But there's another factor, too, and that's your spherical mirror. It produces spherical aberration, which causes the light beams to focus at different points. At low power, this isn't a big issue, but at high power? Problem city

You're right, Hugh, Huygens eyepieces, what you own, are some of the worst, but I'm afraid I'm with Chuck, and would say you might want to turn this in to a pawn shop, take whatever you get, and lay down a bit more cash on something like a 70mm F/10 refractor. These are pretty cheap over here, but of outstanding quality for the moon, planets and such. A 130mm F/5 reflector might be okay, and would have a parabolic mirror, but the collimation design and focusers, at least on the ones here in the US, would deter me and steer me toward a refractor.

I know everything costs more there than here, but I'm afraid in your case I agree with Chuck. Look for a SkyWatcher. These are Chinese, made by Synta, of reasonably good quality, and shouldn't be exorbitantly expensive.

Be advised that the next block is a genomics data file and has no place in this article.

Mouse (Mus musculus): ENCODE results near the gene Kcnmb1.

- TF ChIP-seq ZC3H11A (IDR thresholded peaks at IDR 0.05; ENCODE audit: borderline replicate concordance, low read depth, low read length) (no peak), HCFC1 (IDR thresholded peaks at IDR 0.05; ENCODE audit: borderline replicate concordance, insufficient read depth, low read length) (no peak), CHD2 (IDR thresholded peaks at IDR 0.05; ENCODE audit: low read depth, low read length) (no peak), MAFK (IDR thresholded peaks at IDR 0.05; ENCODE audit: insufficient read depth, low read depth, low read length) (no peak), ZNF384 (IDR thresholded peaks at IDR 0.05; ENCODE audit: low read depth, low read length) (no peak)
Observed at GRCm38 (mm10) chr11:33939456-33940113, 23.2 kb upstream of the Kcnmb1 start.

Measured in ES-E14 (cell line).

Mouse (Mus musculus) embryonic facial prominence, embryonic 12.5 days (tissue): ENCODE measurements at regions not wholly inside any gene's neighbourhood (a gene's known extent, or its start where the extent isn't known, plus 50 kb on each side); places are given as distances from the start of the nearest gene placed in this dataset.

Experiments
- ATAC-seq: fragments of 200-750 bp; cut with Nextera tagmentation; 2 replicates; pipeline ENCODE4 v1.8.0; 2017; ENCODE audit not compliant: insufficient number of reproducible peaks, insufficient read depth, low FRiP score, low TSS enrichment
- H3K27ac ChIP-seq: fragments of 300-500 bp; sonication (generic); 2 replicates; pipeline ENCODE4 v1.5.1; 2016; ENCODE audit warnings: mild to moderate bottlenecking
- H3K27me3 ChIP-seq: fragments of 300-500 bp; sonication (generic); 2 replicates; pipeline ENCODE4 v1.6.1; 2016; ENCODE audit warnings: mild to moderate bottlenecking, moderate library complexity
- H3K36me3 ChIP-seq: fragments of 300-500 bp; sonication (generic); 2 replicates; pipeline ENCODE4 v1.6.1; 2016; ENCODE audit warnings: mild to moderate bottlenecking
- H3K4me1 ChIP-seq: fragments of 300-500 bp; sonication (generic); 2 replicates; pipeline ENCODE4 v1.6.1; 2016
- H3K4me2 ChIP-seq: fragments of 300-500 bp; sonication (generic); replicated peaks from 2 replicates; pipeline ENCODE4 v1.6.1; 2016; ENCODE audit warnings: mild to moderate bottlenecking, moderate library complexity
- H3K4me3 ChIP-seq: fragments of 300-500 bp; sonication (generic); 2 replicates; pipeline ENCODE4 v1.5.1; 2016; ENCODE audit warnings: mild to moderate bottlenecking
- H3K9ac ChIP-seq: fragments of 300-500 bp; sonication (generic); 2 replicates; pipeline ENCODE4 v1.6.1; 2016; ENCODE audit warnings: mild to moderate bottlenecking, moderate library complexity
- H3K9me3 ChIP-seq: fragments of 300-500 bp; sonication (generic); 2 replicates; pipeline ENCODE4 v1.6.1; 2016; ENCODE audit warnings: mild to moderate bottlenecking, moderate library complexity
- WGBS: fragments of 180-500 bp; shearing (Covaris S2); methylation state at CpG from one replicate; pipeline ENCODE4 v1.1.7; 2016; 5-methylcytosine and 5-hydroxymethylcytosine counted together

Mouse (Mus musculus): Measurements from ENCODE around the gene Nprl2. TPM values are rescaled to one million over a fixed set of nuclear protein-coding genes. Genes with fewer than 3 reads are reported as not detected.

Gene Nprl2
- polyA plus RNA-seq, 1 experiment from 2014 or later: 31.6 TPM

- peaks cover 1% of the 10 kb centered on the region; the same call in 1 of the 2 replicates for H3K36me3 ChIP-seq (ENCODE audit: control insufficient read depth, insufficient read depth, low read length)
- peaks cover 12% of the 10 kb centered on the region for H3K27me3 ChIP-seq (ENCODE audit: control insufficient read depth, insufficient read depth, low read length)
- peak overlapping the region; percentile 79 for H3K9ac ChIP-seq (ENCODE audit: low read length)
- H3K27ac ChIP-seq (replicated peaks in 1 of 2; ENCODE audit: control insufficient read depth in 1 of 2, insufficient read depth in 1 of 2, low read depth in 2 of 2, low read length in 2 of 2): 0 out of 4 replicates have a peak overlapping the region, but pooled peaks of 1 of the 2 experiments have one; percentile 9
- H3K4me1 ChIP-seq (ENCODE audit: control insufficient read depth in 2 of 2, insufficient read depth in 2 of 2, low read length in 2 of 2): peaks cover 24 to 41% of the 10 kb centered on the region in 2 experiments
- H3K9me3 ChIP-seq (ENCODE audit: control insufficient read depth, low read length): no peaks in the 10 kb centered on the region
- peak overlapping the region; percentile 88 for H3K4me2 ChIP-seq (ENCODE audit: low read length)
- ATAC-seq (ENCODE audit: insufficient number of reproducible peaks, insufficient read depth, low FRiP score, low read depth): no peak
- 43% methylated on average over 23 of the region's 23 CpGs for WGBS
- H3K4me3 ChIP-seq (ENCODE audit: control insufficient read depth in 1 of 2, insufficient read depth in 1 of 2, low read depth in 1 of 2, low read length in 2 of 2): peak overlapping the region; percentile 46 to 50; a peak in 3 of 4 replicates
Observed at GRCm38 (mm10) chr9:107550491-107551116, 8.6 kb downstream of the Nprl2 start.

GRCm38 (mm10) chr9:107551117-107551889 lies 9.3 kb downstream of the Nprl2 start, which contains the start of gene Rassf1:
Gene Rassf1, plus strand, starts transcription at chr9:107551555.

Bon la chance

#13 SeattleScott

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Posted 19 July 2013 - 11:23 PM

A 6" telescope will gather 4 times as much light as your 3" so increasing aperture is going to be critical for improving your views. A 6" Dob is pretty affordable and collimation is not as critical at F8. Cool down time not a big deal either. A 4" Apo could be nice too but those are pricey. 6" SCT could be good if you want goto. Bottom line is there are scopes that will run circles around your 3" spherical reflector. But they will be much more expensive.

#14 HughM

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Posted 20 July 2013 - 04:22 AM

Ok that makes more sense. Thanks for the description. I think that's what I will have to do. Will just sell the whole lot and purchase a 70mm refractor. Are there any other telescopes anyone could suggest that are reasonably priced yet have good views. Thanks

#15 HughM

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Posted 20 July 2013 - 04:26 AM

Or a larger 6" reflector. Keep the telescope suggestions coming!

#16 nicknacknock

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Posted 20 July 2013 - 04:49 AM